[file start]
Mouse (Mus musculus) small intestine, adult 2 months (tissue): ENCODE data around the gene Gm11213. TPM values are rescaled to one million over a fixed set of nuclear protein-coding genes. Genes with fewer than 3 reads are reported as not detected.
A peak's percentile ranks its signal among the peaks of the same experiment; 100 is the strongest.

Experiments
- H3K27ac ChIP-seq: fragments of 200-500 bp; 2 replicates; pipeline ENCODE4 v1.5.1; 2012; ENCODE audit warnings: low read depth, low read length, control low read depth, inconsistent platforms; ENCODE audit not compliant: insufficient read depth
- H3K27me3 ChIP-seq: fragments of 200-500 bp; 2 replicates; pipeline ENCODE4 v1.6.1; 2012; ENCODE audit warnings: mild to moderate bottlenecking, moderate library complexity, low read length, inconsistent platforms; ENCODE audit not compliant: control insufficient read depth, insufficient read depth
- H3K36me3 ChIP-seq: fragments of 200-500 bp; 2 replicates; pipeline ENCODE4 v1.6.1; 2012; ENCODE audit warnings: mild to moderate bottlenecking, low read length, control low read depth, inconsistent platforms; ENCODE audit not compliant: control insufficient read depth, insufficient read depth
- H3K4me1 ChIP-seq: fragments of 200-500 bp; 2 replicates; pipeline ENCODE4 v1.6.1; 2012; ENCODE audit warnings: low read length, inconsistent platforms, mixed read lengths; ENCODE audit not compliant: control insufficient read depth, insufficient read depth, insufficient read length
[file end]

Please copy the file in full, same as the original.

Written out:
Mouse (Mus musculus) small intestine, adult 2 months (tissue): ENCODE data around the gene Gm11213. TPM values are rescaled to one million over a fixed set of nuclear protein-coding genes. Genes with fewer than 3 reads are reported as not detected.
A peak's percentile ranks its signal among the peaks of the same experiment; 100 is the strongest.

Experiments
- H3K27ac ChIP-seq: fragments of 200-500 bp; 2 replicates; pipeline ENCODE4 v1.5.1; 2012; ENCODE audit warnings: low read depth, low read length, control low read depth, inconsistent platforms; ENCODE audit not compliant: insufficient read depth
- H3K27me3 ChIP-seq: fragments of 200-500 bp; 2 replicates; pipeline ENCODE4 v1.6.1; 2012; ENCODE audit warnings: mild to moderate bottlenecking, moderate library complexity, low read length, inconsistent platforms; ENCODE audit not compliant: control insufficient read depth, insufficient read depth
- H3K36me3 ChIP-seq: fragments of 200-500 bp; 2 replicates; pipeline ENCODE4 v1.6.1; 2012; ENCODE audit warnings: mild to moderate bottlenecking, low read length, control low read depth, inconsistent platforms; ENCODE audit not compliant: control insufficient read depth, insufficient read depth
- H3K4me1 ChIP-seq: fragments of 200-500 bp; 2 replicates; pipeline ENCODE4 v1.6.1; 2012; ENCODE audit warnings: low read length, inconsistent platforms, mixed read lengths; ENCODE audit not compliant: control insufficient read depth, insufficient read depth, insufficient read length